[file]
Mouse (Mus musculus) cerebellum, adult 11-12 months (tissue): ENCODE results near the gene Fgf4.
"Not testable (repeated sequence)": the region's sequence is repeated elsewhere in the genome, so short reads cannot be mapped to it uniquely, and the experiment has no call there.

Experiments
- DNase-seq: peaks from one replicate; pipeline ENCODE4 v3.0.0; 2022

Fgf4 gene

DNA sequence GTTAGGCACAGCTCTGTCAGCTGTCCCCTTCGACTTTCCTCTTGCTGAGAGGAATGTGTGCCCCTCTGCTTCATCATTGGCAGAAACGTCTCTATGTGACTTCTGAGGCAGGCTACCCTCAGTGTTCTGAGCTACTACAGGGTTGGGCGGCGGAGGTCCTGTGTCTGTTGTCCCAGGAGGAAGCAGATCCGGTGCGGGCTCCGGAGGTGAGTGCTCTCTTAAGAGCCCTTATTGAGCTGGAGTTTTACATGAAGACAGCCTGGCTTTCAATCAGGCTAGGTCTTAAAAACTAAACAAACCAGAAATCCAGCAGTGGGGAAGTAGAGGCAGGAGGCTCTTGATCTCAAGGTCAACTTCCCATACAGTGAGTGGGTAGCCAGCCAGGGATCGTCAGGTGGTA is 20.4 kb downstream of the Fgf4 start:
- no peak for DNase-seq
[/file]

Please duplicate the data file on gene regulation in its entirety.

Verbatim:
Mouse (Mus musculus) cerebellum, adult 11-12 months (tissue): ENCODE results near the gene Fgf4.
"Not testable (repeated sequence)": the region's sequence is repeated elsewhere in the genome, so short reads cannot be mapped to it uniquely, and the experiment has no call there.

Experiments
- DNase-seq: peaks from one replicate; pipeline ENCODE4 v3.0.0; 2022

Fgf4 gene

DNA sequence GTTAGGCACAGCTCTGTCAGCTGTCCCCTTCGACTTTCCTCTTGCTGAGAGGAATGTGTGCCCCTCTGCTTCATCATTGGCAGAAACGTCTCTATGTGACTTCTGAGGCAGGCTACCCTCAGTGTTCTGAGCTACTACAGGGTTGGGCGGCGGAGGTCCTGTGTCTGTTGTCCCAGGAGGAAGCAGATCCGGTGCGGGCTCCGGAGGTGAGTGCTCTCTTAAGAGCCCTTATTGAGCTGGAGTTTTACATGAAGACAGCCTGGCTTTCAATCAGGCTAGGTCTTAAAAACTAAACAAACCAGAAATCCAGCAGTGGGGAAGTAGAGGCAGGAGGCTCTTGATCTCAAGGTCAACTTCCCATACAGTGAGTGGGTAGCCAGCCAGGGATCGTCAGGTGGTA is 20.4 kb downstream of the Fgf4 start:
- no peak for DNase-seq